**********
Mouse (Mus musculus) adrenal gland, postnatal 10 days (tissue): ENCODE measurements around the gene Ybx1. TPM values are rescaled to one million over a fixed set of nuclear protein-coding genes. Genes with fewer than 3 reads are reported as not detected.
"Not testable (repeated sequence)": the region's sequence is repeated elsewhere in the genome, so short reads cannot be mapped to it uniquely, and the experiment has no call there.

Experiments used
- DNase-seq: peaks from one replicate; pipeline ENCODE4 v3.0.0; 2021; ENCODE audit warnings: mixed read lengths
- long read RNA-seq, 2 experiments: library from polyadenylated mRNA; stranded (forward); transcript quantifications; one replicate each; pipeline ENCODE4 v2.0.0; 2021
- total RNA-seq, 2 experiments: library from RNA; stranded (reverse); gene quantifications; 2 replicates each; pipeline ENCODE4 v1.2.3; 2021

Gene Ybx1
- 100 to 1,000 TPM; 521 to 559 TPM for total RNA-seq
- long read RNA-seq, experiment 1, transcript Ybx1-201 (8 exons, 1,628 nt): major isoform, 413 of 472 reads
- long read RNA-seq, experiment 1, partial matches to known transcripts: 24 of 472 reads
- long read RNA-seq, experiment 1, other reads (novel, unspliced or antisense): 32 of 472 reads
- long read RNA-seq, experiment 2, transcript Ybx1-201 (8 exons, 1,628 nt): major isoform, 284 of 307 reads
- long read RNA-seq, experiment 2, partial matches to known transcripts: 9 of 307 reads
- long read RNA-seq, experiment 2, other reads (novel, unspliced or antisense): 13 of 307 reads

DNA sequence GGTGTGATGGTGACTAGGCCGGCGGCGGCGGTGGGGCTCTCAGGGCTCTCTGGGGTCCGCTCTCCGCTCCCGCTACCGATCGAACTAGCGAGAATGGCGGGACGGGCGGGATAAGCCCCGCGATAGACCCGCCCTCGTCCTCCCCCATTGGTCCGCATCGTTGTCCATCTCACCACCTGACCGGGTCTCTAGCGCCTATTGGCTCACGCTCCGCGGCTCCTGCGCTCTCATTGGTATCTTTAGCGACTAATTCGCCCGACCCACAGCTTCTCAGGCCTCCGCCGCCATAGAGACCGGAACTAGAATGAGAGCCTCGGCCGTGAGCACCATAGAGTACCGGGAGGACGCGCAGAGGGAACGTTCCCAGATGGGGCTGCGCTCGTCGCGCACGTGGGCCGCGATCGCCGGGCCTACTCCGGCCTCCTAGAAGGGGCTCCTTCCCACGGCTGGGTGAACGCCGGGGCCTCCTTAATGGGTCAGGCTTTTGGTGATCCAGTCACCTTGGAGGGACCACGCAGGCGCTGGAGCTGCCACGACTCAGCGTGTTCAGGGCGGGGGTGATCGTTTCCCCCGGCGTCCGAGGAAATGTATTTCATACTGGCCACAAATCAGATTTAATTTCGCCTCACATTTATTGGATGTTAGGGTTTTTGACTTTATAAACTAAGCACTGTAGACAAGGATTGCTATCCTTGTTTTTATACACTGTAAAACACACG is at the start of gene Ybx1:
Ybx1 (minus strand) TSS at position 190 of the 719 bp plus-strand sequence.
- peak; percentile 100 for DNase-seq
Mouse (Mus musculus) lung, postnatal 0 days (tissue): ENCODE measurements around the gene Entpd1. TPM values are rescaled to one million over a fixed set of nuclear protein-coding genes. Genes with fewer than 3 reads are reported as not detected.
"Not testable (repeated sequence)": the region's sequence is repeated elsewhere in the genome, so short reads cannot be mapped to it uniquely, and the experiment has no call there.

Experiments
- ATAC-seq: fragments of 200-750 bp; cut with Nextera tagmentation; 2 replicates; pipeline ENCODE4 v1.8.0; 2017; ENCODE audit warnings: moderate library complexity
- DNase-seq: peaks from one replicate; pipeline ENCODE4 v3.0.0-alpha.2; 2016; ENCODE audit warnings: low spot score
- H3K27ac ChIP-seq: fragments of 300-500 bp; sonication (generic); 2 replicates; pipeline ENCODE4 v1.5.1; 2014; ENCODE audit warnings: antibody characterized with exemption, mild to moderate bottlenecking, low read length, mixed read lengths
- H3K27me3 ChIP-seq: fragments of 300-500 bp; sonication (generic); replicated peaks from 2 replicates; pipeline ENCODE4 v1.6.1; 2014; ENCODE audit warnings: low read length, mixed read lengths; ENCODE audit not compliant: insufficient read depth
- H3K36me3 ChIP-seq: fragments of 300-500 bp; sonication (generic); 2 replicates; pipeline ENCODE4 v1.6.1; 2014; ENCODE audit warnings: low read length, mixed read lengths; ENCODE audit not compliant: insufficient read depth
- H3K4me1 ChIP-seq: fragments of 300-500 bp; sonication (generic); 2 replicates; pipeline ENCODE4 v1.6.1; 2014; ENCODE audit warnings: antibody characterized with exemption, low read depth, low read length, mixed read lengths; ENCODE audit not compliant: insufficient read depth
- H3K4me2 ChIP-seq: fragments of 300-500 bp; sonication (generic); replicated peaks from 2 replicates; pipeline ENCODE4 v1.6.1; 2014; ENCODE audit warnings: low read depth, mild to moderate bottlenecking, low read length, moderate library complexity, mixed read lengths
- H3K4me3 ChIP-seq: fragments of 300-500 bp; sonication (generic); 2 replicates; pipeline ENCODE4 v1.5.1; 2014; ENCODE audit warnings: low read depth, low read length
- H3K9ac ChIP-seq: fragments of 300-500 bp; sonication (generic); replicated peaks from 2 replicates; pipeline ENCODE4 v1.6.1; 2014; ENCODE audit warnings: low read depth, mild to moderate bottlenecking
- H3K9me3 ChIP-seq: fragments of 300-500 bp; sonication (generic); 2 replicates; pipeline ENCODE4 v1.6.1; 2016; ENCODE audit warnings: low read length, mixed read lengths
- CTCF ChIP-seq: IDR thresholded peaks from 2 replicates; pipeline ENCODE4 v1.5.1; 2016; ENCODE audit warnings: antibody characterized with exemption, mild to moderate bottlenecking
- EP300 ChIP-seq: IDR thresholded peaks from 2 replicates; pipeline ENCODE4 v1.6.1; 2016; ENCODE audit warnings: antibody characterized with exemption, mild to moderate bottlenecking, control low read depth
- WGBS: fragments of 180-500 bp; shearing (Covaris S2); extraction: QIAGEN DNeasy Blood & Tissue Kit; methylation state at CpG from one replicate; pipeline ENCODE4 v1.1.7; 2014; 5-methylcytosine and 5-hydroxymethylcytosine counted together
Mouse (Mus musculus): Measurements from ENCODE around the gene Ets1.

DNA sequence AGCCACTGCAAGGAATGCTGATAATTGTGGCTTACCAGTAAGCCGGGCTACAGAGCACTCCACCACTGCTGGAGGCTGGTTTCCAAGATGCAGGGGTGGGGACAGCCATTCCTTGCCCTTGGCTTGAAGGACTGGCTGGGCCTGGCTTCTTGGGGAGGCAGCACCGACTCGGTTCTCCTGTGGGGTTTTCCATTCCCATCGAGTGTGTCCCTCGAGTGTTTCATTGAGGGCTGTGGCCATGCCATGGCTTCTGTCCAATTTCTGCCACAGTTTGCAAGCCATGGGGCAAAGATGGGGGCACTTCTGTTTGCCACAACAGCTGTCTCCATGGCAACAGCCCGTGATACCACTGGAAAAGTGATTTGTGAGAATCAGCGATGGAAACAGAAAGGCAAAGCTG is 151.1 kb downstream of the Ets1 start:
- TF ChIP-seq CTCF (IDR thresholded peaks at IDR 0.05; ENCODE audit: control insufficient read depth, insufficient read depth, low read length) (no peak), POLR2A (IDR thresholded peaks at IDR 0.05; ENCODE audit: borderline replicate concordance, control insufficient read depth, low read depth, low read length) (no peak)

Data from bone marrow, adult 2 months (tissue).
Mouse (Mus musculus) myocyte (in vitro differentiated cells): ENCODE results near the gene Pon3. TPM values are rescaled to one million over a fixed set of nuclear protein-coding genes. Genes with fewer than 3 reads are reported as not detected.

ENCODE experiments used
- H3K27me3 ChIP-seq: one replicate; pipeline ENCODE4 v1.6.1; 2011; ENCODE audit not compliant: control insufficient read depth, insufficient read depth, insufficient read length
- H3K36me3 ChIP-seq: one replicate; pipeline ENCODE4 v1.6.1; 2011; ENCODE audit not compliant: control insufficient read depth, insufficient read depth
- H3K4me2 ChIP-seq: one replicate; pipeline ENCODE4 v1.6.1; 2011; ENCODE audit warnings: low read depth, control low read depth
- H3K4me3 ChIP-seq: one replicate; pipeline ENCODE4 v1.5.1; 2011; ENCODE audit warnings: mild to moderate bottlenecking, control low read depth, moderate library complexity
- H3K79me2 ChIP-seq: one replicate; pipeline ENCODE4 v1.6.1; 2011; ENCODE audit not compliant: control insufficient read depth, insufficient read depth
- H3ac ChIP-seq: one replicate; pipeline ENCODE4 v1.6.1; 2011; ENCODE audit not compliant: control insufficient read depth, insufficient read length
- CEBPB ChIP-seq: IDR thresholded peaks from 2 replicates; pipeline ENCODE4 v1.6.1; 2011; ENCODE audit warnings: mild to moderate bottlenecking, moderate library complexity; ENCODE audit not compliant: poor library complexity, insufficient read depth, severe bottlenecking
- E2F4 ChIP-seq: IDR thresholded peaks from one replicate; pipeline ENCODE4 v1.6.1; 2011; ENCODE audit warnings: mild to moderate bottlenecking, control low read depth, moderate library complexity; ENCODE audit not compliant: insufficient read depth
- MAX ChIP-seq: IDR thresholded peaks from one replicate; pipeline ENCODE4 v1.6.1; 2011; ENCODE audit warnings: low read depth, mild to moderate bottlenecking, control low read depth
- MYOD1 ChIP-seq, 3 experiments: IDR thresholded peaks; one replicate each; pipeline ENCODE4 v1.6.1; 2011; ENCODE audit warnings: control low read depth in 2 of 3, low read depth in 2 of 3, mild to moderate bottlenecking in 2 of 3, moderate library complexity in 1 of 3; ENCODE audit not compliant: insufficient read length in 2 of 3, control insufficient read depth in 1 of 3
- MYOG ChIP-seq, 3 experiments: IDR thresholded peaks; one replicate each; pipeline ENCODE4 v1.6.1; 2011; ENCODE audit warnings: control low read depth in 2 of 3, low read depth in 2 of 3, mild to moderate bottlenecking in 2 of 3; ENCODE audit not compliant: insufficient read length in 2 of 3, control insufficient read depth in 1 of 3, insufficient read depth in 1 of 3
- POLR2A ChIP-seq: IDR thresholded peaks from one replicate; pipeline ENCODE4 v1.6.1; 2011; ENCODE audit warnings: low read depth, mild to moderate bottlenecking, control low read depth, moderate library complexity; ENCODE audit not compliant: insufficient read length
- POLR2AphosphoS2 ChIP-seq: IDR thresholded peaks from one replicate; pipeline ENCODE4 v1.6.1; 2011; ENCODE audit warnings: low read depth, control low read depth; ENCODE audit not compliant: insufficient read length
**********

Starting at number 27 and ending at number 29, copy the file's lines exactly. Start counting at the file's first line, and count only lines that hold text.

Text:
- H3K4me2 ChIP-seq: fragments of 300-500 bp; sonication (generic); replicated peaks from 2 replicates; pipeline ENCODE4 v1.6.1; 2014; ENCODE audit warnings: low read depth, mild to moderate bottlenecking, low read length, moderate library complexity, mixed read lengths
- H3K4me3 ChIP-seq: fragments of 300-500 bp; sonication (generic); 2 replicates; pipeline ENCODE4 v1.5.1; 2014; ENCODE audit warnings: low read depth, low read length
- H3K9ac ChIP-seq: fragments of 300-500 bp; sonication (generic); replicated peaks from 2 replicates; pipeline ENCODE4 v1.6.1; 2014; ENCODE audit warnings: low read depth, mild to moderate bottlenecking